And, in hindsight, I’ve grown enormously as a person. I have a much better feel on how the realities of Life work, i.e. A stutterer since early childhood, this website then represents attempts to express some of my inner feelings on them, which, left to verbalize, I otherwise would never have done, I’m sure.

When people ask me why I’ve chosen to write on radical capitalism/social minimalism, I smile a bit and simply say, “Well, it’s the only thing I really know anything about. I’ve lived through it. And survived. And observed similar results of the same things happening to other people — thru years of tense court cases.Life is hard, readers; if you haven’t already, accept it. But God is good; accept that, too! It will come.

Life is hard, readers, yes. But your entrusted higher power, God — more than equally capable of confronting it — is good, too, as potential to counter it. Never lose hope is my little story’s message I wish to imprint.

While still struggling to find new life in those early years — in this strange, mostly Latino community deep in the Big Bend — I met Noemi, my wife, one Spring night in a restaurant in Ojinaga, Chih., MX, across the Rio Grande from Presidio.

The two cities make up the only international port-of-entry on a river stretch of about 500 miles downstream from El Paso to Del Rio.

And after talking with Noemi for about an hour, an awareness struck me that “this may be the strongest woman I’ve ever met in my life.” She’d been a career administrative secretary for ADUANA, Mexican Customs.

After our marriage in March, 1995, she became a diabetes counselor for Presidio County. And then later, for many years, she directed the Sr. Citizens Center for the City of Presidio.

Maiya Kareli Bodine, almost 16 here, is our daughter. She’s seen at the 2015 El Paso Poppy Festival held in the Franklin Mts. She’s now in her senior year at El Dorado High School. A member of the Varsity Aztecs Orchestra for three years, she plays violin. And will attend University of Texas at El Paso fall, 2017, on academic scholarships. (All above, CSM photos)

In March, 2016, we celebrated 21 years of marriage.

Maiya Kareli Bodine, a senior this year at El Dorado High School, will enter the University of Texas at El Paso this fall on academic scholarships. She’s a 3-year orchestra student.

We love her, needless to say.

But, most of all out of all this, I’ve found the strength in that old term, togetherness, really is true. We are family.

For me, finally. The feeling is there, and it’s great!

Concerning this site itself, it’s a reflection of my old-fashioned belief in the goodness of people — that flows naturally from the same attitude that once allowed me to survive bad days in my newspaper career.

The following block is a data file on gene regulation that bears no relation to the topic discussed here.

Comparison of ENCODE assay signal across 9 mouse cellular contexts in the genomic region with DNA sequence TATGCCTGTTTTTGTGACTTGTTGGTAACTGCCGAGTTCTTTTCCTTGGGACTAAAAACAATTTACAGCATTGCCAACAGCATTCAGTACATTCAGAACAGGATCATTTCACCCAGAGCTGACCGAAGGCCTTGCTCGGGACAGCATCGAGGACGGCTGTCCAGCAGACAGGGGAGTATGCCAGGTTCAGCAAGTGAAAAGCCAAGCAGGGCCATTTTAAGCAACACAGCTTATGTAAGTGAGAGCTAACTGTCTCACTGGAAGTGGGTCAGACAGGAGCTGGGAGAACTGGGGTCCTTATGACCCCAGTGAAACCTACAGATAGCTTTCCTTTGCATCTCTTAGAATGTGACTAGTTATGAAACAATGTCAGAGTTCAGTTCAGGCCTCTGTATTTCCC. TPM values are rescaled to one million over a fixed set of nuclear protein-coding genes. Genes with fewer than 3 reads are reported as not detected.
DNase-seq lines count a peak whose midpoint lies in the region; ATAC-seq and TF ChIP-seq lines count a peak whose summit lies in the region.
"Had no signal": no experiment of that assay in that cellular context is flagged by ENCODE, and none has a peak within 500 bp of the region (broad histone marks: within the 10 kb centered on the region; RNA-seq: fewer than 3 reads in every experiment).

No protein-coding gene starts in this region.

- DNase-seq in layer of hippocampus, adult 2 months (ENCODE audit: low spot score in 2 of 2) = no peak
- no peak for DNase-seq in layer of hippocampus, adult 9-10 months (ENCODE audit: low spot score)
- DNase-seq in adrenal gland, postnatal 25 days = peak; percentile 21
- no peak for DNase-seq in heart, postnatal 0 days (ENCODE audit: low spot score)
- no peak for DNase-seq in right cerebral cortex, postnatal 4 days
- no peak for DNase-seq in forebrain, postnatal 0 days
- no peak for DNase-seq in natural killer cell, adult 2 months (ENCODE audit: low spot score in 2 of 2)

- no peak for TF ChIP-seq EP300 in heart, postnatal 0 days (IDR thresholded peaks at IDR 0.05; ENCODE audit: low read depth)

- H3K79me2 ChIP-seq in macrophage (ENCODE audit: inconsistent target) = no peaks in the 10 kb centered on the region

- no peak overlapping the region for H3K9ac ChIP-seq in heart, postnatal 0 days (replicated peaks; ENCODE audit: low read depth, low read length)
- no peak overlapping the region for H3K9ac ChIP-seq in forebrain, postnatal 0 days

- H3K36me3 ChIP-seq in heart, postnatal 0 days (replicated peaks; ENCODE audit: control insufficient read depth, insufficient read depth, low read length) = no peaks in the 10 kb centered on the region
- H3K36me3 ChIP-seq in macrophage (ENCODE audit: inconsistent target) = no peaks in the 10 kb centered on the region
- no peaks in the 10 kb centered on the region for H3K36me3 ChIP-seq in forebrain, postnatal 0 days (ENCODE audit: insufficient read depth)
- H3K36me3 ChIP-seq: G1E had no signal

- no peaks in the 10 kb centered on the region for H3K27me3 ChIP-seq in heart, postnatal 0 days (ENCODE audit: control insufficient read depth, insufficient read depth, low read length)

And that’s a belief that together, we can rise above all our current economic depressions and political turmoil.

I believe governments exist not just to protect us from each other’s exploits — be it a next-door neighbor or a deceitful business person in another country — but also to preserve the sanctity of basic human rights endowed upon us at birth by God, our creator.

Social minimalism is this country’s libertarian outcrop of radical capitalization, carried over even into our founding Constitution. Our earliest pilgrims, ironically, largely came seeking greater liberties and freedom from religious persecution. But the clamor of our right-wing extremists rising to the surface of public policy now is rooted in this social disease. Especially when tied to a Christian-right imperialism death-threat!

Prepare for the kingdom!

Not a lot has been written on the topic, admittedly; we hope to write more on it here. Perhaps even touch on it in writing some in non-fiction narratives — descriptive events I’ve personally witnessed and can put down on these electronic pages as short books for you.

With hope you as a reader will spend some time reflecting, learn thru my scatter-shooting. Personal essays or stories underscoring how — when institutionalized and left unchecked — social minimalism can gut a country’s spirit and will.

And hopefully join, in a kindred spirit, to help reverse the most recent outbreak of this disease in decades.

Togetherness is the key. In a country noted both for its citizens’ liberties and, too, their constitutional rights, we are all one in confronting this.